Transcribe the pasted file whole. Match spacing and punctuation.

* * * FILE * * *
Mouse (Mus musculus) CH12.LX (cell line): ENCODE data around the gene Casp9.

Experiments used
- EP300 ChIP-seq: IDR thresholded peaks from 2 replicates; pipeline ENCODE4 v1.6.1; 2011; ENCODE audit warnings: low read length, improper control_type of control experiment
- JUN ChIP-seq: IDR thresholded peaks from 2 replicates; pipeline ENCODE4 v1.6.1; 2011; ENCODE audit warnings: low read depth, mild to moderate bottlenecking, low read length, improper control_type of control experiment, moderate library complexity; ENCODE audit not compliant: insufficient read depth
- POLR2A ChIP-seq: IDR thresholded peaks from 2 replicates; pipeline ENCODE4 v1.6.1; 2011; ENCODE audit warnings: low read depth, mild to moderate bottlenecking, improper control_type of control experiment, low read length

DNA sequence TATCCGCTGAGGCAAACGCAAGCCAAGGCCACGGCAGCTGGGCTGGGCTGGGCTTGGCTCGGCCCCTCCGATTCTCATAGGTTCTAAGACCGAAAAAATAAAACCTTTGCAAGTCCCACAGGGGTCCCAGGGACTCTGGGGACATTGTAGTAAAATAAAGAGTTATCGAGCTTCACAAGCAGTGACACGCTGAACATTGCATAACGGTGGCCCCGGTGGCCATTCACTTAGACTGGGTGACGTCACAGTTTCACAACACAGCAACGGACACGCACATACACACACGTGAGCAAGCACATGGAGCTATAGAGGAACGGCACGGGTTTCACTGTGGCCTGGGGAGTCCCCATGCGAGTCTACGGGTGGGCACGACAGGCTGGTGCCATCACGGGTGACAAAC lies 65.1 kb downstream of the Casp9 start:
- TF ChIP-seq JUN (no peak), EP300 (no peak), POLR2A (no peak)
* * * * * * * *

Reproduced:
Mouse (Mus musculus) CH12.LX (cell line): ENCODE data around the gene Casp9.

Experiments used
- EP300 ChIP-seq: IDR thresholded peaks from 2 replicates; pipeline ENCODE4 v1.6.1; 2011; ENCODE audit warnings: low read length, improper control_type of control experiment
- JUN ChIP-seq: IDR thresholded peaks from 2 replicates; pipeline ENCODE4 v1.6.1; 2011; ENCODE audit warnings: low read depth, mild to moderate bottlenecking, low read length, improper control_type of control experiment, moderate library complexity; ENCODE audit not compliant: insufficient read depth
- POLR2A ChIP-seq: IDR thresholded peaks from 2 replicates; pipeline ENCODE4 v1.6.1; 2011; ENCODE audit warnings: low read depth, mild to moderate bottlenecking, improper control_type of control experiment, low read length

DNA sequence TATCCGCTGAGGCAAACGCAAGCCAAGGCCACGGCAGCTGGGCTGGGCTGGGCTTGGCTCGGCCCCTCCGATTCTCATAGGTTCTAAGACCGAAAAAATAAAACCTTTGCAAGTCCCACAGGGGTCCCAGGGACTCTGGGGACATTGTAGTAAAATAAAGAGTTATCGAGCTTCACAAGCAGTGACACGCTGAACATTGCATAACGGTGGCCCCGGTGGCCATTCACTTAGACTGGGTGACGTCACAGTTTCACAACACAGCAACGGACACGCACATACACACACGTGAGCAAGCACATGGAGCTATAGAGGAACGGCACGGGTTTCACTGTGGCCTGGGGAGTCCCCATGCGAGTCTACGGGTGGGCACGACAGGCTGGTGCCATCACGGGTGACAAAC lies 65.1 kb downstream of the Casp9 start:
- TF ChIP-seq JUN (no peak), EP300 (no peak), POLR2A (no peak)